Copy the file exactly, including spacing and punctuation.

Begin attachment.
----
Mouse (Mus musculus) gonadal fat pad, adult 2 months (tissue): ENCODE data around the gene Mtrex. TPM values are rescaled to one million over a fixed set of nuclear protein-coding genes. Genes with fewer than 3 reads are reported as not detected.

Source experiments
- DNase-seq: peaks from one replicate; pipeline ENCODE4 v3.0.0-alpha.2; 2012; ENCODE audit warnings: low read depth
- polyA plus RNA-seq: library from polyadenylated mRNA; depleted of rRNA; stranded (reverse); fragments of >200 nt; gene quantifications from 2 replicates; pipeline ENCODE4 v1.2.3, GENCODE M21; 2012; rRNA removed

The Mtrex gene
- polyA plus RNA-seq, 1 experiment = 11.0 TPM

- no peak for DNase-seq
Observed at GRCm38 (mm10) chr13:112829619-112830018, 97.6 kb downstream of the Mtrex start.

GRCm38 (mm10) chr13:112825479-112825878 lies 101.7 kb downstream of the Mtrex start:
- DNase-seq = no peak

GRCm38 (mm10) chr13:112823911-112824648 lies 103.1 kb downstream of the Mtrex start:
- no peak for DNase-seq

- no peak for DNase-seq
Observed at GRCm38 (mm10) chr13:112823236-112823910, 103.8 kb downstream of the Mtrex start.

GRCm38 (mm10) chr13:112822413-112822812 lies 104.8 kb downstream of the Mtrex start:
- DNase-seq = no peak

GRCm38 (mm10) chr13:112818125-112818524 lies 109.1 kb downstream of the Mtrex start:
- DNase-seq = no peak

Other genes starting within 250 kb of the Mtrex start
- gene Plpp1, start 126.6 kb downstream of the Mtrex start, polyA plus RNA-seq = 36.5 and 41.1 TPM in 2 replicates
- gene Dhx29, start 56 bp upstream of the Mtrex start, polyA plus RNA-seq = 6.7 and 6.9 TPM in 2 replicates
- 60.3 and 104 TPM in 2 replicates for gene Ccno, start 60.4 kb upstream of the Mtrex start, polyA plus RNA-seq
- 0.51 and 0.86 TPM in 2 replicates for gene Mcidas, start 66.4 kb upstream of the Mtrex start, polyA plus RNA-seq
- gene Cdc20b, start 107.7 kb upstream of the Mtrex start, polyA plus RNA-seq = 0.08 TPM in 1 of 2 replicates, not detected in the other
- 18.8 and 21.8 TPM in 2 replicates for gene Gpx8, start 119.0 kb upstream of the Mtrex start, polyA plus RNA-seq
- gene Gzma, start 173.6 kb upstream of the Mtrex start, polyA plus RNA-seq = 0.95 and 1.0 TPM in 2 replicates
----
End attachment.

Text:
Mouse (Mus musculus) gonadal fat pad, adult 2 months (tissue): ENCODE data around the gene Mtrex. TPM values are rescaled to one million over a fixed set of nuclear protein-coding genes. Genes with fewer than 3 reads are reported as not detected.

Source experiments
- DNase-seq: peaks from one replicate; pipeline ENCODE4 v3.0.0-alpha.2; 2012; ENCODE audit warnings: low read depth
- polyA plus RNA-seq: library from polyadenylated mRNA; depleted of rRNA; stranded (reverse); fragments of >200 nt; gene quantifications from 2 replicates; pipeline ENCODE4 v1.2.3, GENCODE M21; 2012; rRNA removed

The Mtrex gene
- polyA plus RNA-seq, 1 experiment = 11.0 TPM

- no peak for DNase-seq
Observed at GRCm38 (mm10) chr13:112829619-112830018, 97.6 kb downstream of the Mtrex start.

GRCm38 (mm10) chr13:112825479-112825878 lies 101.7 kb downstream of the Mtrex start:
- DNase-seq = no peak

GRCm38 (mm10) chr13:112823911-112824648 lies 103.1 kb downstream of the Mtrex start:
- no peak for DNase-seq

- no peak for DNase-seq
Observed at GRCm38 (mm10) chr13:112823236-112823910, 103.8 kb downstream of the Mtrex start.

GRCm38 (mm10) chr13:112822413-112822812 lies 104.8 kb downstream of the Mtrex start:
- DNase-seq = no peak

GRCm38 (mm10) chr13:112818125-112818524 lies 109.1 kb downstream of the Mtrex start:
- DNase-seq = no peak

Other genes starting within 250 kb of the Mtrex start
- gene Plpp1, start 126.6 kb downstream of the Mtrex start, polyA plus RNA-seq = 36.5 and 41.1 TPM in 2 replicates
- gene Dhx29, start 56 bp upstream of the Mtrex start, polyA plus RNA-seq = 6.7 and 6.9 TPM in 2 replicates
- 60.3 and 104 TPM in 2 replicates for gene Ccno, start 60.4 kb upstream of the Mtrex start, polyA plus RNA-seq
- 0.51 and 0.86 TPM in 2 replicates for gene Mcidas, start 66.4 kb upstream of the Mtrex start, polyA plus RNA-seq
- gene Cdc20b, start 107.7 kb upstream of the Mtrex start, polyA plus RNA-seq = 0.08 TPM in 1 of 2 replicates, not detected in the other
- 18.8 and 21.8 TPM in 2 replicates for gene Gpx8, start 119.0 kb upstream of the Mtrex start, polyA plus RNA-seq
- gene Gzma, start 173.6 kb upstream of the Mtrex start, polyA plus RNA-seq = 0.95 and 1.0 TPM in 2 replicates